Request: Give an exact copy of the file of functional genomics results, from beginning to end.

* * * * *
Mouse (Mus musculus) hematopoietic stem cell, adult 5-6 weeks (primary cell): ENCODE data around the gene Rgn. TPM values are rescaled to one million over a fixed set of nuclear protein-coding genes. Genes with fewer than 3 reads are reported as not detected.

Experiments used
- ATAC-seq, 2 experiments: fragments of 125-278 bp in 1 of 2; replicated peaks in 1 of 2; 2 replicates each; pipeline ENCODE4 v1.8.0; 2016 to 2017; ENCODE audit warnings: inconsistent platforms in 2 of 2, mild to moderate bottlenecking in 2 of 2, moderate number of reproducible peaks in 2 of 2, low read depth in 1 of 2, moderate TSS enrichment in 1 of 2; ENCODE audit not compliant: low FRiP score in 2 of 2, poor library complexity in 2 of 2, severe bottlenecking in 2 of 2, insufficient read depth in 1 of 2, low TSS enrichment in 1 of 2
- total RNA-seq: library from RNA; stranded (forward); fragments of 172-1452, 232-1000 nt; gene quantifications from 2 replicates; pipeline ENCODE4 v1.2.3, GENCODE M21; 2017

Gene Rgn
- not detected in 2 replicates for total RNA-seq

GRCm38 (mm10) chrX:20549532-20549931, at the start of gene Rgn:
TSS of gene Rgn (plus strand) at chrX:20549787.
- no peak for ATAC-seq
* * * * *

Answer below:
Mouse (Mus musculus) hematopoietic stem cell, adult 5-6 weeks (primary cell): ENCODE data around the gene Rgn. TPM values are rescaled to one million over a fixed set of nuclear protein-coding genes. Genes with fewer than 3 reads are reported as not detected.

Experiments used
- ATAC-seq, 2 experiments: fragments of 125-278 bp in 1 of 2; replicated peaks in 1 of 2; 2 replicates each; pipeline ENCODE4 v1.8.0; 2016 to 2017; ENCODE audit warnings: inconsistent platforms in 2 of 2, mild to moderate bottlenecking in 2 of 2, moderate number of reproducible peaks in 2 of 2, low read depth in 1 of 2, moderate TSS enrichment in 1 of 2; ENCODE audit not compliant: low FRiP score in 2 of 2, poor library complexity in 2 of 2, severe bottlenecking in 2 of 2, insufficient read depth in 1 of 2, low TSS enrichment in 1 of 2
- total RNA-seq: library from RNA; stranded (forward); fragments of 172-1452, 232-1000 nt; gene quantifications from 2 replicates; pipeline ENCODE4 v1.2.3, GENCODE M21; 2017

Gene Rgn
- not detected in 2 replicates for total RNA-seq

GRCm38 (mm10) chrX:20549532-20549931, at the start of gene Rgn:
TSS of gene Rgn (plus strand) at chrX:20549787.
- no peak for ATAC-seq